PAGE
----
The principle of the mechanism to effect the semitones, is different from that of his single action harp, produced in 1794, namely, the shortening the strings by means of a fork.
The pedal when depressed makes the rest pin a, (see Pl. VI. Fig. 1, 2, 3.) upon which the string is wound, turn round, and describe a certain angular motion, which winds up the string so as to raise it two successive semitones, in the same way that it might be done with a tuning hammer. As the outward appearance of the mechanism was the same, whether the string were flat, natural, or sharp, Mr. Sebastian Erard contrived at the time a sort of index, to shew [show] the position of the pedal : --- it consisted of a needle attached to the rest pin itself, and which by following the rotatory motion of the rest pin, pointed to the figure flat, natural, or sharp, (see Pl. VI. Fig. 1, 2, 3.) 
This mode of effecting the semitones upon the harp had some advantages, but was attended on the other hand with inconvenience, that of encreasing the tension of the string. There are those, perhaps, who would have produced this harp to the public, and promoted its sale; but Mr. Sebastian Erard was aware of the defects of an instrument built upon such a plan, and know that it could never be of general use, he therefore, [ -- page 9 --] regardless of the great expence and labor he had incurred, reserved it as a mere curiosity. Its mechanism is well worth the attention of the curious, as it contains several problems in mechanics, difficult to solve.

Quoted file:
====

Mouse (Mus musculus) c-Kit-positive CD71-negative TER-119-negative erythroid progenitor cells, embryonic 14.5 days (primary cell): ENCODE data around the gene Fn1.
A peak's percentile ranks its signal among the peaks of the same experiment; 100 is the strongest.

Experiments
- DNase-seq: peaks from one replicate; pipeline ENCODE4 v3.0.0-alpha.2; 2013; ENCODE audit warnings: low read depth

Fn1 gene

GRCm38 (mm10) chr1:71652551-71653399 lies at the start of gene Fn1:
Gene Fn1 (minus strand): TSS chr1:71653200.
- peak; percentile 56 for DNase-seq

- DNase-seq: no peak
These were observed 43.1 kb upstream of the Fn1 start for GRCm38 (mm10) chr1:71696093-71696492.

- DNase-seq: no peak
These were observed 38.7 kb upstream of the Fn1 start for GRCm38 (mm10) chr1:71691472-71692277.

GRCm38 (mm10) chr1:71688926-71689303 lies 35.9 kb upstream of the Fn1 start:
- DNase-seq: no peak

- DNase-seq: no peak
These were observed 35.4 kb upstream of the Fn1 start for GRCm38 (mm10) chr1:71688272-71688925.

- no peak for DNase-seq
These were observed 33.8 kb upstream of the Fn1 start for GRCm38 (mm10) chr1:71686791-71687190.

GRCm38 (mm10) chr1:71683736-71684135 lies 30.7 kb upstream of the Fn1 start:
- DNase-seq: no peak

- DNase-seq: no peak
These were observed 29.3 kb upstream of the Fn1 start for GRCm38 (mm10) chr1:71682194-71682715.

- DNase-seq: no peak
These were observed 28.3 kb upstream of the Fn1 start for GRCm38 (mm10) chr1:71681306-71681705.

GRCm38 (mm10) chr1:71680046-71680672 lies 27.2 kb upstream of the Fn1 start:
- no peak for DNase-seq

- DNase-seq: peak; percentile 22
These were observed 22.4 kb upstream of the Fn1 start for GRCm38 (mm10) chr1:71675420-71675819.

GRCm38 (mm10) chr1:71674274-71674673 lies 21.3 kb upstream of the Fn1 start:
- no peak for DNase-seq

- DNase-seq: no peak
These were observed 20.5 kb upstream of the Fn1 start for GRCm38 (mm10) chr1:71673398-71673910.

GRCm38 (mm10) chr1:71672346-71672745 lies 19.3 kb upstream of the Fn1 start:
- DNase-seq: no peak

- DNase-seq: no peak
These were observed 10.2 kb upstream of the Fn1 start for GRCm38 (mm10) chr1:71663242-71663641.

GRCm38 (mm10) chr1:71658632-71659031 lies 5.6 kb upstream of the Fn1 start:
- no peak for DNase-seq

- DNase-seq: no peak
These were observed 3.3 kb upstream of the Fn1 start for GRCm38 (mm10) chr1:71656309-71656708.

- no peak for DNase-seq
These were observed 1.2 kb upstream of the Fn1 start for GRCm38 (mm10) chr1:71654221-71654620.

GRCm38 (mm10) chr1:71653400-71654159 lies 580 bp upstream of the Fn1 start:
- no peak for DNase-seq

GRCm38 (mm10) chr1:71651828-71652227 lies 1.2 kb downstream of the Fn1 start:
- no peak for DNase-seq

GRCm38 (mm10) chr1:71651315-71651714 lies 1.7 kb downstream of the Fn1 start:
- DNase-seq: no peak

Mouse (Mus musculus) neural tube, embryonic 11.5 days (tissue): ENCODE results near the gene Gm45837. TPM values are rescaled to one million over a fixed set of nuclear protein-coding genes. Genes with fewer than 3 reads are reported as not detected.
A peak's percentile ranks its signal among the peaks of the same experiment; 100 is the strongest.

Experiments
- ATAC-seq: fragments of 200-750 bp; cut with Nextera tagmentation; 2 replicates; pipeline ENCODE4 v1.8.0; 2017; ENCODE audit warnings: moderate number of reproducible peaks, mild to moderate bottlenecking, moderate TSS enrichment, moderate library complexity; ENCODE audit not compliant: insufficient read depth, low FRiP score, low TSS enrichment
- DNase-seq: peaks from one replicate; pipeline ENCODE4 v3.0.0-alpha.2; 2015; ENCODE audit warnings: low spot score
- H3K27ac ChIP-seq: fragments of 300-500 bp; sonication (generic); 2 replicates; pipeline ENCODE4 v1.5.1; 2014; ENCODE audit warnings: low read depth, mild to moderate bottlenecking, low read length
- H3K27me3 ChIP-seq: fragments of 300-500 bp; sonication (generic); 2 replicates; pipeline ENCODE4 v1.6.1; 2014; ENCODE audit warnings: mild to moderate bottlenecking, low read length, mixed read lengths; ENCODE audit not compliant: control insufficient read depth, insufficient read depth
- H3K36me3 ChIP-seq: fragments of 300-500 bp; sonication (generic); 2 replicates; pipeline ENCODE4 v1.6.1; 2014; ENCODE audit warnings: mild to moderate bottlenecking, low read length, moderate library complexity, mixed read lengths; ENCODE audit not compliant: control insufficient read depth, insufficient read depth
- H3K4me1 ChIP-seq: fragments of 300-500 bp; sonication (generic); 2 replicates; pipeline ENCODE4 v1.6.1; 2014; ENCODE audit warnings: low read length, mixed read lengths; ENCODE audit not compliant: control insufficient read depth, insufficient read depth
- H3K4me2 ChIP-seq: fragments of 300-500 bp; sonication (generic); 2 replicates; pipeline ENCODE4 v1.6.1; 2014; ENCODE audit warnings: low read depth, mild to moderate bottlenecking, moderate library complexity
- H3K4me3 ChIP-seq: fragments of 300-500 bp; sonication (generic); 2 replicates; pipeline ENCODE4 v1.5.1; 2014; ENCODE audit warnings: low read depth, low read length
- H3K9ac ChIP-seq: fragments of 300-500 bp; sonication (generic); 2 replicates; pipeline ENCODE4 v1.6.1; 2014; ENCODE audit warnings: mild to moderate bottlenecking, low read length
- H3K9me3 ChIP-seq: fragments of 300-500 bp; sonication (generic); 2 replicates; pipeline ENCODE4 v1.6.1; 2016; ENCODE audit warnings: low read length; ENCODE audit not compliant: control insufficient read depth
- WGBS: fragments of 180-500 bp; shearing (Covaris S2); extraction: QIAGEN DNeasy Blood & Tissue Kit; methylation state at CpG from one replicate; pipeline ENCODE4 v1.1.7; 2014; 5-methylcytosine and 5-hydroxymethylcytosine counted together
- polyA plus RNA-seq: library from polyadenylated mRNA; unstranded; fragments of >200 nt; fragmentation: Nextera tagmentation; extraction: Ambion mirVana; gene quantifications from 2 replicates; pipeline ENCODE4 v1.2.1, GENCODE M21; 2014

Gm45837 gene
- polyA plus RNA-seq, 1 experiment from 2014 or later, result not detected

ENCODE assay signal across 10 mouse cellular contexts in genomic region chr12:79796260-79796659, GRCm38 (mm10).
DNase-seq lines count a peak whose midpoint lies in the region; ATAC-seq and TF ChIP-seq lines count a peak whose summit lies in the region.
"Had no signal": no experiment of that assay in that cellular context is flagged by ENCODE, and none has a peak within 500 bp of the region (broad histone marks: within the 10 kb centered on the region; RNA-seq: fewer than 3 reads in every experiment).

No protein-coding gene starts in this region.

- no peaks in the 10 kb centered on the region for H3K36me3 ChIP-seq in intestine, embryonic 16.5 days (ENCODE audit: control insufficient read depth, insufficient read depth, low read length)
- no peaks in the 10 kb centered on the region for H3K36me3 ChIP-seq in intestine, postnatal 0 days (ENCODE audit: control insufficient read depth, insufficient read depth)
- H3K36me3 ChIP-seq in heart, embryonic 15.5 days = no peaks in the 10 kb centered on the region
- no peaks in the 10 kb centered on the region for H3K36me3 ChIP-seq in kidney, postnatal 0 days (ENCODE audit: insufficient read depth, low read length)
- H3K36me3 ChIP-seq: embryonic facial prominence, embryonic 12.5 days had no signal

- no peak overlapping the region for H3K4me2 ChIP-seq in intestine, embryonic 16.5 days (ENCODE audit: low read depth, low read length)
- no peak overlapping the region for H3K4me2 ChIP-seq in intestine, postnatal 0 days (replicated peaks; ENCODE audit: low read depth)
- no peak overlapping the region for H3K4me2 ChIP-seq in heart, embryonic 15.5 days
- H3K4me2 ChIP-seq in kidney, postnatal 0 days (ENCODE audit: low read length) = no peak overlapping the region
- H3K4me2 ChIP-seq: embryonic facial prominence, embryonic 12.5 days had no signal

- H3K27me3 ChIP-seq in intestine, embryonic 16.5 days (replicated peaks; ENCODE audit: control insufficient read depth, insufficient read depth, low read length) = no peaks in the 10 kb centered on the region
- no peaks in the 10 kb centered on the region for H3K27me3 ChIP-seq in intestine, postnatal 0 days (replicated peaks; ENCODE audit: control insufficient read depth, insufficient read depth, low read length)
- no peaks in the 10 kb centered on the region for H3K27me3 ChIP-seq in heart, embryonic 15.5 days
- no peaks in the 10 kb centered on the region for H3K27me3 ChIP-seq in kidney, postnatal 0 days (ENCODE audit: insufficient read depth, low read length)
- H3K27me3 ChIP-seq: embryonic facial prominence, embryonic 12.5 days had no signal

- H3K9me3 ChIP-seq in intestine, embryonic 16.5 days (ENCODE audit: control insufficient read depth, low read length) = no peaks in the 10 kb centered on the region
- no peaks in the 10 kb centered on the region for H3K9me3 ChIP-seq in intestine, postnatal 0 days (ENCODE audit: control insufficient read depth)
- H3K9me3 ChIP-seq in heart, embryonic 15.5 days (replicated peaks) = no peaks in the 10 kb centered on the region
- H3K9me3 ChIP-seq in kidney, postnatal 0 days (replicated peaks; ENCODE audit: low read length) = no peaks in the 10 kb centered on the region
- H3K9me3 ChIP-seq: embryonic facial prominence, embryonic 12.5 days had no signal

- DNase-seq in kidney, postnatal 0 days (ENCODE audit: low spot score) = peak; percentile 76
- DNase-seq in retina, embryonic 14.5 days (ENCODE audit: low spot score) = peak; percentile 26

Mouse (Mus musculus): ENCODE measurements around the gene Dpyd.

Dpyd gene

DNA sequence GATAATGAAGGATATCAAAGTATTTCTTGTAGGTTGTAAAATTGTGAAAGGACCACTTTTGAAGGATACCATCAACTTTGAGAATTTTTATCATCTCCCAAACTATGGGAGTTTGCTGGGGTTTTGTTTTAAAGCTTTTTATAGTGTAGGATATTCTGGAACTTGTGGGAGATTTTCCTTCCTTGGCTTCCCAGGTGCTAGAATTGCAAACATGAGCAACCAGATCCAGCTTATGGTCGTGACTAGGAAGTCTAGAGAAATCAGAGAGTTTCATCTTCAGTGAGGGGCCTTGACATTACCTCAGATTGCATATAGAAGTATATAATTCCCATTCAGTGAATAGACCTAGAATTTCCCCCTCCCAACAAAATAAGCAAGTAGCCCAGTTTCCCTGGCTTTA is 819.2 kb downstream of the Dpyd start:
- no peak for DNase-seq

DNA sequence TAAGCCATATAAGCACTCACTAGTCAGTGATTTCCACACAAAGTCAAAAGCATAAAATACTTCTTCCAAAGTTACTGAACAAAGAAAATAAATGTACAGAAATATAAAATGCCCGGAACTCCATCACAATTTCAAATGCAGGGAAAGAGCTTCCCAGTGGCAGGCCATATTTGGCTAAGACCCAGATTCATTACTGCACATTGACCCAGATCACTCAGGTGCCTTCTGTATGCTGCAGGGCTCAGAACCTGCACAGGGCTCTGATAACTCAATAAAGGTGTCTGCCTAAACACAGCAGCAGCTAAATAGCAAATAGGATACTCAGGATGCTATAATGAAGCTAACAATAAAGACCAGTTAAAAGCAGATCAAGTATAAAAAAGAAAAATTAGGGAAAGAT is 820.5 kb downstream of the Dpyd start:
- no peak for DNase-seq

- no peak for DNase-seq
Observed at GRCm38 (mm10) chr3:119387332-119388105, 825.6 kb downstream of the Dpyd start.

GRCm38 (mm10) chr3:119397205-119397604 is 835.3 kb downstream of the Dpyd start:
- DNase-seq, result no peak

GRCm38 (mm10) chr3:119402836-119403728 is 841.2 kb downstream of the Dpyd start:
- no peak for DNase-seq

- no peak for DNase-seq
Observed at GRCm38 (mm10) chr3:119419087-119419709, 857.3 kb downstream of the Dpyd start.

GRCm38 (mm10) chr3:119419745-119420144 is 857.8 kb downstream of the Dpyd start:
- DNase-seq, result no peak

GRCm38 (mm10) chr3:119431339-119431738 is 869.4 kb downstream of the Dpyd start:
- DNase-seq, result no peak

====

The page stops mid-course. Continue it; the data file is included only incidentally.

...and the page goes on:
It was about the year 1808 that Mr. Sebastian Erard began his double action harp upon the same principle as that of his single action harp, produced in 1794, namely, the shortening the string by means of a fork. He then pursued a series of laborious experiments, all of which are contained in his patents of 1808, and 1810; and it was not until 1811, after having spent no less than twenty thousand pounds in establishing in his manufactory the different machines upon which the nicety of the execution of a mechanical work so essentially depends, that he brought out his present double action harp.
The signs for #, fand bin fig 1 – 3 are in the opposite order: should read b ; f; #.
In this he preserved exactly the same simplicity of mechanism as in his single action, and he accomplished the shortening each string two successive semitones by means of one pedal, in the following manner: